Saturday, October 11, 2008

The Comfort of Leadership

On the news last night, Our President looked as grim and pained as if someone had just kicked him in the balls. He spoke to the country for the umpteenth time during this economic crisis and, as usual, essentially said nothing.

We desperately need a leader who can calm our fears and motivate our best behavior, someone who understands how to soothe and rally. FDR did that for America during the Depression with his renowned fireside chats and, of course, his legendary admonishem, “We have nothing to fear but fear itself.” If Bush were a mensch as well as a real leader, he would say something like this:

“Listen to me, everybody. Things are bad and I know you’re afraid. But sit down, take a deep breath and focus. I apologize for anything I may have done to help bring us to this point. Before I go, I want to do whatever I can to help get us out of it. But I need your help and I need your trust, one last time. We can get out of this thing; we will get out of it, if we’re willing to express our patriotism as optimism and cooperation, and be both brave and generous in the face of what’s happening. It all depends on what each of us does and what we do together.

“To Wall Street I say: traders, counsel your clients, and, clients, keep a cool head. Stop driving the market into the ground and hold tight. Things will bounce back, they always do, but they’ll bounce back better and faster if we don’t let our fears create a self-fulfilling prophecy. Stop the crazy sell-off. Show your faith in the companies you’re invested in and help them ride out this storm. Remember that the whole world is following our example of fear and urgently needs our example of courage. This is a chance to show how resilient and resolute and resourceful America can be.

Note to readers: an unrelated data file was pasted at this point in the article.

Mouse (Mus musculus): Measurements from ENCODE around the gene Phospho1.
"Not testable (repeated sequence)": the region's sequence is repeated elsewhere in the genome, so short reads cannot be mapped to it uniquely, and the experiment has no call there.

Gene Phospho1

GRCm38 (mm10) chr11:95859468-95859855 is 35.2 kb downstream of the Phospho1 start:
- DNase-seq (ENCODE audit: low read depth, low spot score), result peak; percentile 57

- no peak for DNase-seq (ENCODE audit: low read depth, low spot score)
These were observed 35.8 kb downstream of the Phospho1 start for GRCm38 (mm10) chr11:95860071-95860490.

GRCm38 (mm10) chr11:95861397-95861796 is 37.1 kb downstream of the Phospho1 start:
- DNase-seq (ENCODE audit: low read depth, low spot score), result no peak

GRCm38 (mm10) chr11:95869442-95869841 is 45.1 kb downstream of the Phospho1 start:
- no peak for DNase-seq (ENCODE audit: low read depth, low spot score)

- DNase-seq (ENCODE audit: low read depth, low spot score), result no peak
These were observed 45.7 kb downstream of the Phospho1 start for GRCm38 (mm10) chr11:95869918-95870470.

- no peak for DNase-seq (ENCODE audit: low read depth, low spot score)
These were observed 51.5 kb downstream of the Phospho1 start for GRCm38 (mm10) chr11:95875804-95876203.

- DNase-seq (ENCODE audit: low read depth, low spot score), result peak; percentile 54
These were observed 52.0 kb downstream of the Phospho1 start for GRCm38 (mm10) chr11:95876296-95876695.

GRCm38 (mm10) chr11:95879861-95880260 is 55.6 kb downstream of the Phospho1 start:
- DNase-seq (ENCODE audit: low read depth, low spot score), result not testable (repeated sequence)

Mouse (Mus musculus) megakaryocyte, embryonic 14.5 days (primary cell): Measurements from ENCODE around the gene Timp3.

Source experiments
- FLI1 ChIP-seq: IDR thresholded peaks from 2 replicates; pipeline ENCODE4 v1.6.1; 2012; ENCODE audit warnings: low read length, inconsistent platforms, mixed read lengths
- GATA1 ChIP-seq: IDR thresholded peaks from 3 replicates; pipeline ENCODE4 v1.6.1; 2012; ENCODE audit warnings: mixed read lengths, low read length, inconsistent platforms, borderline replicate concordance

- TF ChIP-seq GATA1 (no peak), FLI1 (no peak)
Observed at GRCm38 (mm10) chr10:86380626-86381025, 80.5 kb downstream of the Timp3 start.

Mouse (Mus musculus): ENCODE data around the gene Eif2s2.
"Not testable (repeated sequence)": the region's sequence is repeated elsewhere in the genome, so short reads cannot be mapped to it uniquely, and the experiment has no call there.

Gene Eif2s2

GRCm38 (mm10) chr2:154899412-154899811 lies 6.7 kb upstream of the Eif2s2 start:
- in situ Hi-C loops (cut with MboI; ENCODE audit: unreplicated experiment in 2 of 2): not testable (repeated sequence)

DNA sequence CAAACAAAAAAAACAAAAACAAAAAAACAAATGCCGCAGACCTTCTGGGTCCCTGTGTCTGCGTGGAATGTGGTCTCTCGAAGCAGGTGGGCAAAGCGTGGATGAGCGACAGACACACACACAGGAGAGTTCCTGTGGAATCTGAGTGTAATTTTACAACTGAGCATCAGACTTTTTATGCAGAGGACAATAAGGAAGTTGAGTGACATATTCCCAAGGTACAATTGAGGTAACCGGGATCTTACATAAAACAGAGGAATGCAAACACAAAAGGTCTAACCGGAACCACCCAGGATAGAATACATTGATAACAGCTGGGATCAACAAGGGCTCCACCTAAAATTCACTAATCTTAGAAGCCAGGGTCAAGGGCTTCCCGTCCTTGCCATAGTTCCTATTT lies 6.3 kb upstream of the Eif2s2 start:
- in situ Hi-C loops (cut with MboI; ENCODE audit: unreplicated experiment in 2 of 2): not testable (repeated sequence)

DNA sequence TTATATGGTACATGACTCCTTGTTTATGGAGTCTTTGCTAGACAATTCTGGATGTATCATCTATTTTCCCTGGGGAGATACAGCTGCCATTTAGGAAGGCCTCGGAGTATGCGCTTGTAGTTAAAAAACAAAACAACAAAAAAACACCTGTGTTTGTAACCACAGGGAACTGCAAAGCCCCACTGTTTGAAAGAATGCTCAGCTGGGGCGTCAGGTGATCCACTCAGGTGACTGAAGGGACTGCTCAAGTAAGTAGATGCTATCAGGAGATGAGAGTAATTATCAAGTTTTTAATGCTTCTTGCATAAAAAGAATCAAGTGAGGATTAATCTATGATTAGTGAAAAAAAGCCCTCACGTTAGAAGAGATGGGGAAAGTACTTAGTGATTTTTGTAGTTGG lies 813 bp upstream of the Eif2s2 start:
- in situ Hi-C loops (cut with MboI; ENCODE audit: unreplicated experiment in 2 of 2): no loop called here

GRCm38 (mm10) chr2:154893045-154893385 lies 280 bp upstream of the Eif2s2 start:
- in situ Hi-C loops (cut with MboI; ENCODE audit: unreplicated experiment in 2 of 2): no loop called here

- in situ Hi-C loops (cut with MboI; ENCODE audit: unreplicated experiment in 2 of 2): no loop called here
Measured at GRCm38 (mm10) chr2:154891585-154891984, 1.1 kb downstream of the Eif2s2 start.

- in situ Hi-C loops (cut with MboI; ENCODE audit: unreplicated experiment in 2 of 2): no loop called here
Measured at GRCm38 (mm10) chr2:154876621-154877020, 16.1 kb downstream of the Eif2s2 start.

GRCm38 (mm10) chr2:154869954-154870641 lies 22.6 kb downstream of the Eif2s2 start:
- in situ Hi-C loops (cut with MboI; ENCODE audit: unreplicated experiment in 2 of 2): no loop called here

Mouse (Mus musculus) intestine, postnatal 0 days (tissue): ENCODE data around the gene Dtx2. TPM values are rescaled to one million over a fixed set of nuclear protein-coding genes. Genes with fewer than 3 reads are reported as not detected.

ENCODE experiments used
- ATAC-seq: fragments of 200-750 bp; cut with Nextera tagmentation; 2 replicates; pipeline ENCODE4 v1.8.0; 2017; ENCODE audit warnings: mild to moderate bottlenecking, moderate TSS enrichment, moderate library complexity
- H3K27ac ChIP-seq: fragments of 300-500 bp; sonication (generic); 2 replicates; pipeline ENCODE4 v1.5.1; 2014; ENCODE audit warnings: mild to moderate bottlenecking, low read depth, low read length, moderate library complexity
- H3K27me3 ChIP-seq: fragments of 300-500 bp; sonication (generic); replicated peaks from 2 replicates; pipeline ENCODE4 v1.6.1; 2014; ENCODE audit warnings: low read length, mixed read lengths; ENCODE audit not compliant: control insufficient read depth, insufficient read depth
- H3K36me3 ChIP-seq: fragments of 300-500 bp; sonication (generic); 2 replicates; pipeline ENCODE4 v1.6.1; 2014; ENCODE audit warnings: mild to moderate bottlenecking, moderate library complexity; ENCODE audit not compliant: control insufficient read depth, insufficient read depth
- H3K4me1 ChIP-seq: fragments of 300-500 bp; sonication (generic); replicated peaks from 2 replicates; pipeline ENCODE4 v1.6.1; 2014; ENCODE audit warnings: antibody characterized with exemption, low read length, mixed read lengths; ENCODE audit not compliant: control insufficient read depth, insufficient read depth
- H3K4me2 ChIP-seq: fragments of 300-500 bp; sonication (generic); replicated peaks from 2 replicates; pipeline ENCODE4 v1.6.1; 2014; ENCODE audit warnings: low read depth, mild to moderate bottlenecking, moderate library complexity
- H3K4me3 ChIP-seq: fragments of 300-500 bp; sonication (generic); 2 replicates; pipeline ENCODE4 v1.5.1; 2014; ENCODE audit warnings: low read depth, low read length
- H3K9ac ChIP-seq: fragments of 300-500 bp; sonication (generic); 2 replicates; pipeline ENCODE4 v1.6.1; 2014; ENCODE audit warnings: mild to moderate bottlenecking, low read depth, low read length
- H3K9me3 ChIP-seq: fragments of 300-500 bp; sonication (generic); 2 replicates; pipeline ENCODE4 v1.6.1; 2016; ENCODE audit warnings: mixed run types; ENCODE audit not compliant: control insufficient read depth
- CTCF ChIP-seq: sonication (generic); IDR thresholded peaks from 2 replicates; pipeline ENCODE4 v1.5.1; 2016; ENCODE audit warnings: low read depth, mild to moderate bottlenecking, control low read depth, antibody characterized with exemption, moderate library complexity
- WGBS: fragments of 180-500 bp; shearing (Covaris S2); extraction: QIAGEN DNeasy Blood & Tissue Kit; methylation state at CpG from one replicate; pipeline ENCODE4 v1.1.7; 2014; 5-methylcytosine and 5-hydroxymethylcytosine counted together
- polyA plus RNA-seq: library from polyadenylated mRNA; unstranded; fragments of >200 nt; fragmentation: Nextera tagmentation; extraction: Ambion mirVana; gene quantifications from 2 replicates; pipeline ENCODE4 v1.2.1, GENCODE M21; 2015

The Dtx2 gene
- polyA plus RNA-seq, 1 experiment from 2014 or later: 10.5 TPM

“To the financial industry I say: stand up like grown-ups and admit you behaved irresponsibly – then show you mean it by supporting this country like good and true corporate citizens. Give businesses and individuals the loans they need. Work with the Treasury and the Fed to give folks a second and a third chance to get on their feet and handle realistic mortgages. Remember that money may be your stock-in-trade, but you’re dealing with real people and their real lives, their real homes, their real businesses. Do the real right thing.

“To employers I say: Hold on. Don’t lay people off if you possibly can – and redefine “possible” in a way that takes the greatest good into consideration. Remember that you are one link in a long chain that makes up the economy. And the old adage about the chain only being as strong as its weakest link has never been more true than it is right now. Do your part to be the strongest link you can be. Be loyal to your employees and they’ll be loyal to you.

“Everybody: stay true to your core values. Don’t hide, don’t cower, don’t run. Don’t give in to greed or anger or meanness, because those things are always the byproducts of fear. Nobody benefits from fear, and nobody ultimately benefits by only watching out for Number One. We are all Number One, one country, one people, and if we all put our best feet forward, we can create one great big recovery.”

Alas, I’m not holding my breath.

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